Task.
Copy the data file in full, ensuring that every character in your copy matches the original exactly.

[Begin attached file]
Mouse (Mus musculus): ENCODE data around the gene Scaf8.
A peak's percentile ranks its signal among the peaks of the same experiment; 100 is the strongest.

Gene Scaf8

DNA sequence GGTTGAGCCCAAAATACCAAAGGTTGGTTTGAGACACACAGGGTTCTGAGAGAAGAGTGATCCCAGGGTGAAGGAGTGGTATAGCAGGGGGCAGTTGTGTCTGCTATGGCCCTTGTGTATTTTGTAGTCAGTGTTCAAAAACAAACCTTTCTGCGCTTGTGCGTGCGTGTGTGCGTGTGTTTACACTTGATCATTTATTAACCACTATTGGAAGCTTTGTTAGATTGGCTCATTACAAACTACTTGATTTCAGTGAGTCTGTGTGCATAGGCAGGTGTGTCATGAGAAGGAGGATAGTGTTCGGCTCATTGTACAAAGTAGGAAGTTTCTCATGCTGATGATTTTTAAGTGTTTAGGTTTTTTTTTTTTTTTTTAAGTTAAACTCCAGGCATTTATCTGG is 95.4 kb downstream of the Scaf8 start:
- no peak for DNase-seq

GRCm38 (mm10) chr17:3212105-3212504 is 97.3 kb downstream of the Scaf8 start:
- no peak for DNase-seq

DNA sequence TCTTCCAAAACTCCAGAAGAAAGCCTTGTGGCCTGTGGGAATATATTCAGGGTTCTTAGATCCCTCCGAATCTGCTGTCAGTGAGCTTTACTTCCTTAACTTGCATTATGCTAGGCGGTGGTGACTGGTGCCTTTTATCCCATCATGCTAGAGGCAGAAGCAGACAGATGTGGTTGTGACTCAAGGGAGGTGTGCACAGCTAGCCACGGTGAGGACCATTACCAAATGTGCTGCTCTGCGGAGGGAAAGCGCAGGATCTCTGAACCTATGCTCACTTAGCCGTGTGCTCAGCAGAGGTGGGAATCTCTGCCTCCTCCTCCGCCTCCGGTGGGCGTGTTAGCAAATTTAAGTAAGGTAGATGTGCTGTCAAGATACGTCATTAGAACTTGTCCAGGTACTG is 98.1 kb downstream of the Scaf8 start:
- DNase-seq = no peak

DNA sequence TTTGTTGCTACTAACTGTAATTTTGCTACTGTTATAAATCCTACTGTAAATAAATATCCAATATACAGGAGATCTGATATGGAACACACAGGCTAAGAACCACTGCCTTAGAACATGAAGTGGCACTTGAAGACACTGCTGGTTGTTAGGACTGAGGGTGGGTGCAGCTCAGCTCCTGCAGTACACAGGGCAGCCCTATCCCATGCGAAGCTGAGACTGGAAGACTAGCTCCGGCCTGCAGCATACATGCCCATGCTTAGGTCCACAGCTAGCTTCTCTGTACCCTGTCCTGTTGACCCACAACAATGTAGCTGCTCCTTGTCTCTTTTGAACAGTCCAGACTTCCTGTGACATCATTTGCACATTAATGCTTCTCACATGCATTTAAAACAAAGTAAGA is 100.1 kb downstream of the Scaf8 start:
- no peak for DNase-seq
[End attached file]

Mouse (Mus musculus): ENCODE data around the gene Scaf8.
A peak's percentile ranks its signal among the peaks of the same experiment; 100 is the strongest.

Gene Scaf8

DNA sequence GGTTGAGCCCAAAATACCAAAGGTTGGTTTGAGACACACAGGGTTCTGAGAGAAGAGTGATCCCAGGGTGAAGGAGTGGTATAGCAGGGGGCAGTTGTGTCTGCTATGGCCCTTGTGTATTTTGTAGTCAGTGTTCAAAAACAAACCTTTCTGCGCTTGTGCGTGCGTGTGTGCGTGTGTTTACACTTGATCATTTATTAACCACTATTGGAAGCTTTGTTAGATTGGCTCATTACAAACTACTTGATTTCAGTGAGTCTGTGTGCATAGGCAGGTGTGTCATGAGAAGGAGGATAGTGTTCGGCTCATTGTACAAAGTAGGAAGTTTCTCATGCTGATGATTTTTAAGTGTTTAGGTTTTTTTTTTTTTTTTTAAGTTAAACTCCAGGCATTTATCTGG is 95.4 kb downstream of the Scaf8 start:
- no peak for DNase-seq

GRCm38 (mm10) chr17:3212105-3212504 is 97.3 kb downstream of the Scaf8 start:
- no peak for DNase-seq

DNA sequence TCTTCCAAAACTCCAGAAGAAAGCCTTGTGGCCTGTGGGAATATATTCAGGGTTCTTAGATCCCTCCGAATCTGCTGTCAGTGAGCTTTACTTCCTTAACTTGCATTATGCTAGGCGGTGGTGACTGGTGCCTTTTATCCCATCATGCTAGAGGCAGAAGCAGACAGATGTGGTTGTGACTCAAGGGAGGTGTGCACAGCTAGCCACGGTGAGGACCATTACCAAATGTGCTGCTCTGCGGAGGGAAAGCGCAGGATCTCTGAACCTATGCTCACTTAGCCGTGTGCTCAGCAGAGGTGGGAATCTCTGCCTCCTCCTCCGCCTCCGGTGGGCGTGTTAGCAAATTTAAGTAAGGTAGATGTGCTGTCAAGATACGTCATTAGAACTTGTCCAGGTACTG is 98.1 kb downstream of the Scaf8 start:
- DNase-seq = no peak

DNA sequence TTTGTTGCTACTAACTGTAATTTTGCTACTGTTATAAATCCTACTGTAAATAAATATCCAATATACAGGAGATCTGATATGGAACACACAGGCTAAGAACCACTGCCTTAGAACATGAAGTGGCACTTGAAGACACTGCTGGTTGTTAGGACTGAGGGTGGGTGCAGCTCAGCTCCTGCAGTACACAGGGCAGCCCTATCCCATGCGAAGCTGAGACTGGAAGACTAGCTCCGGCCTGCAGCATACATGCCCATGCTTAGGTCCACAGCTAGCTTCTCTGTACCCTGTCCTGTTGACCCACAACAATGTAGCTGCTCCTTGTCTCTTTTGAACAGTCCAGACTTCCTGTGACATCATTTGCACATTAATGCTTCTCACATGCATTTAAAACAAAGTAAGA is 100.1 kb downstream of the Scaf8 start:
- no peak for DNase-seq